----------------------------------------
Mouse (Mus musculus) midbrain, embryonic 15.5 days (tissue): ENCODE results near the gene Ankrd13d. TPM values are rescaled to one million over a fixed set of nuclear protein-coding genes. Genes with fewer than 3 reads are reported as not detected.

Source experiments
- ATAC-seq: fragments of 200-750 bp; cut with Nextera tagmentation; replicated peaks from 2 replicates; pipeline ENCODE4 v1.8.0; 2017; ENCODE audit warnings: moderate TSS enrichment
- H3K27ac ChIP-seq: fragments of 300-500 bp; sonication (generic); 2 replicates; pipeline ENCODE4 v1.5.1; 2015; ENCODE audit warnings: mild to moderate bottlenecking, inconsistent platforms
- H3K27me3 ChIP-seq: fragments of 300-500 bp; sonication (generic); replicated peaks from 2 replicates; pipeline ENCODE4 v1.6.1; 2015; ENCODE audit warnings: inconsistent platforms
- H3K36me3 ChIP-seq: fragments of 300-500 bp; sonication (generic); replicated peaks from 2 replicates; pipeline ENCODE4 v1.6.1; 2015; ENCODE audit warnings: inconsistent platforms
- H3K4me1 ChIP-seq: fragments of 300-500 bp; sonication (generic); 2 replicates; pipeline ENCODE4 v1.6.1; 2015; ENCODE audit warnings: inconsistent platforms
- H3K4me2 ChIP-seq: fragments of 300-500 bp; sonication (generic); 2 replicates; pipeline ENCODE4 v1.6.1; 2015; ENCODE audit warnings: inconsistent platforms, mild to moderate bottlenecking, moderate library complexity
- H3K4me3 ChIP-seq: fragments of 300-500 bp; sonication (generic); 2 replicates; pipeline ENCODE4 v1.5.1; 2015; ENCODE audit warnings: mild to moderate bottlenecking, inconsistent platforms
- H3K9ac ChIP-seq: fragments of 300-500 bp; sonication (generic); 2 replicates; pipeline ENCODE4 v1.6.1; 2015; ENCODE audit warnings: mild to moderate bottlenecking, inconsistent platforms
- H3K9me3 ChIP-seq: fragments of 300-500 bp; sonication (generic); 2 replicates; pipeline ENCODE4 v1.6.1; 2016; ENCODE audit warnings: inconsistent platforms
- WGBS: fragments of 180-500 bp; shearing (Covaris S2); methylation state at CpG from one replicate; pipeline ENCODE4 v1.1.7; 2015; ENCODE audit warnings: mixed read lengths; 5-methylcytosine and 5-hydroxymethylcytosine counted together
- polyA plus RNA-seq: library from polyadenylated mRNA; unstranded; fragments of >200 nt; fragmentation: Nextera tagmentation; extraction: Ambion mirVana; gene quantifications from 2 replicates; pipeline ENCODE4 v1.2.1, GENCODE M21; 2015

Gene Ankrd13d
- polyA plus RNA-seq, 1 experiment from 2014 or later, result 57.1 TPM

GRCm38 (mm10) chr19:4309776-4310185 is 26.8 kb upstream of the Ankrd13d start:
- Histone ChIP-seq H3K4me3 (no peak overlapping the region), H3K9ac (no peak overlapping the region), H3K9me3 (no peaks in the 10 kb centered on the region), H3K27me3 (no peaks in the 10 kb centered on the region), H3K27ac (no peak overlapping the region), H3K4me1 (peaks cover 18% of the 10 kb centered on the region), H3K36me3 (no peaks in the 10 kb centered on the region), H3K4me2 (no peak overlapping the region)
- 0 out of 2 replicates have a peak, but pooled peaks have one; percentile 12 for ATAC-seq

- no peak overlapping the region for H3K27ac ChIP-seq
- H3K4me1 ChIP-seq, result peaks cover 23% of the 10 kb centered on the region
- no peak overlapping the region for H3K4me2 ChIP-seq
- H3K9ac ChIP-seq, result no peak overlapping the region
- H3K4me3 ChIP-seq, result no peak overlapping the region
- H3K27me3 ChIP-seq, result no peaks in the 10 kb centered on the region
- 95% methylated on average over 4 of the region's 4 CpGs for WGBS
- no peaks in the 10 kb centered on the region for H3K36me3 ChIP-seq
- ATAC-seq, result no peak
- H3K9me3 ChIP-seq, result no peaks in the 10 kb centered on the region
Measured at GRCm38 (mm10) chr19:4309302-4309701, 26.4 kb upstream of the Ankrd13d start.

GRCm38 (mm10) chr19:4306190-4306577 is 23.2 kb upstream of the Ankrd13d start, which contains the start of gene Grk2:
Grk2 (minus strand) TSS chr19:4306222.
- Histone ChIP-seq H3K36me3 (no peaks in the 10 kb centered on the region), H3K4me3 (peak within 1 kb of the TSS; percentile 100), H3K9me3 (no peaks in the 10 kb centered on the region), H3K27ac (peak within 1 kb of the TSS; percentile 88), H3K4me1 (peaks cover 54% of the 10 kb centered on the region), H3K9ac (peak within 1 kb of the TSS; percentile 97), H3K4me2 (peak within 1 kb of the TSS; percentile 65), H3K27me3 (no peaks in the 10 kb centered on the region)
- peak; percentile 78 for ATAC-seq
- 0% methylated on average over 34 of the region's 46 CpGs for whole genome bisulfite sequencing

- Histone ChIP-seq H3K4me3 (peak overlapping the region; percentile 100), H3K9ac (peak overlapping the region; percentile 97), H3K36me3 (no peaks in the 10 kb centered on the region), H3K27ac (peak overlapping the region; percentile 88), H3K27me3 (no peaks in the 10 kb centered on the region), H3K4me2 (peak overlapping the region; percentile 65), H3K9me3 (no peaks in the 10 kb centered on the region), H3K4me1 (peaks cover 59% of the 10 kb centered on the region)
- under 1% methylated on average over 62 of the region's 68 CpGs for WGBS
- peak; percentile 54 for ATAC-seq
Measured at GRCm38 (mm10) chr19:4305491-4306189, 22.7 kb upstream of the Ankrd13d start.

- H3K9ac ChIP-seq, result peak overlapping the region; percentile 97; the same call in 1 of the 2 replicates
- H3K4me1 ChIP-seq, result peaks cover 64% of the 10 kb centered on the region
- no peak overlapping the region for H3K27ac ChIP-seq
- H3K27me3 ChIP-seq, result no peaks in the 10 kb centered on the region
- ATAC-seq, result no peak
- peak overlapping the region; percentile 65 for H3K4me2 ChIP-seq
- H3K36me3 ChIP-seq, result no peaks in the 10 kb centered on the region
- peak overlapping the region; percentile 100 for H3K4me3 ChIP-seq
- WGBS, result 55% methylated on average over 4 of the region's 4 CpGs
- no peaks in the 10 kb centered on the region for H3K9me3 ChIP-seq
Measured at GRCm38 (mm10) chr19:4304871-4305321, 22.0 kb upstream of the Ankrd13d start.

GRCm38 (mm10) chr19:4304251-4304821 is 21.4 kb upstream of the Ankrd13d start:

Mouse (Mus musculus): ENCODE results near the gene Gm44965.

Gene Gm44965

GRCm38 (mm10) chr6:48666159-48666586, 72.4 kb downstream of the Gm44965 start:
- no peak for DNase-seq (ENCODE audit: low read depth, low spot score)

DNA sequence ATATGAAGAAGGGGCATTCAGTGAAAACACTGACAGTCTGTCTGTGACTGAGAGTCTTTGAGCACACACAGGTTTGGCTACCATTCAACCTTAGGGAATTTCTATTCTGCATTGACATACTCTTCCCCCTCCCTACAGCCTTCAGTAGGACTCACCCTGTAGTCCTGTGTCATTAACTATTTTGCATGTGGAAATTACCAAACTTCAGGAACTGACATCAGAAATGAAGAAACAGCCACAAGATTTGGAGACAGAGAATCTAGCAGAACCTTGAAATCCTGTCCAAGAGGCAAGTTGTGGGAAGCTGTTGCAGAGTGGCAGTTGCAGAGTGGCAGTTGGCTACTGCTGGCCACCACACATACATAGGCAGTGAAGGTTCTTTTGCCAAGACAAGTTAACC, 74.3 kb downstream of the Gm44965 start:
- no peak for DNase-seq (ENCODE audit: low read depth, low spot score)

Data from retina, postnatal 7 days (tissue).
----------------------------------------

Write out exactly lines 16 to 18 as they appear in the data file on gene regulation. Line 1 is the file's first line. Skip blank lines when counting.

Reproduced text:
GRCm38 (mm10) chr19:4309776-4310185 is 26.8 kb upstream of the Ankrd13d start:
- Histone ChIP-seq H3K4me3 (no peak overlapping the region), H3K9ac (no peak overlapping the region), H3K9me3 (no peaks in the 10 kb centered on the region), H3K27me3 (no peaks in the 10 kb centered on the region), H3K27ac (no peak overlapping the region), H3K4me1 (peaks cover 18% of the 10 kb centered on the region), H3K36me3 (no peaks in the 10 kb centered on the region), H3K4me2 (no peak overlapping the region)
- 0 out of 2 replicates have a peak, but pooled peaks have one; percentile 12 for ATAC-seq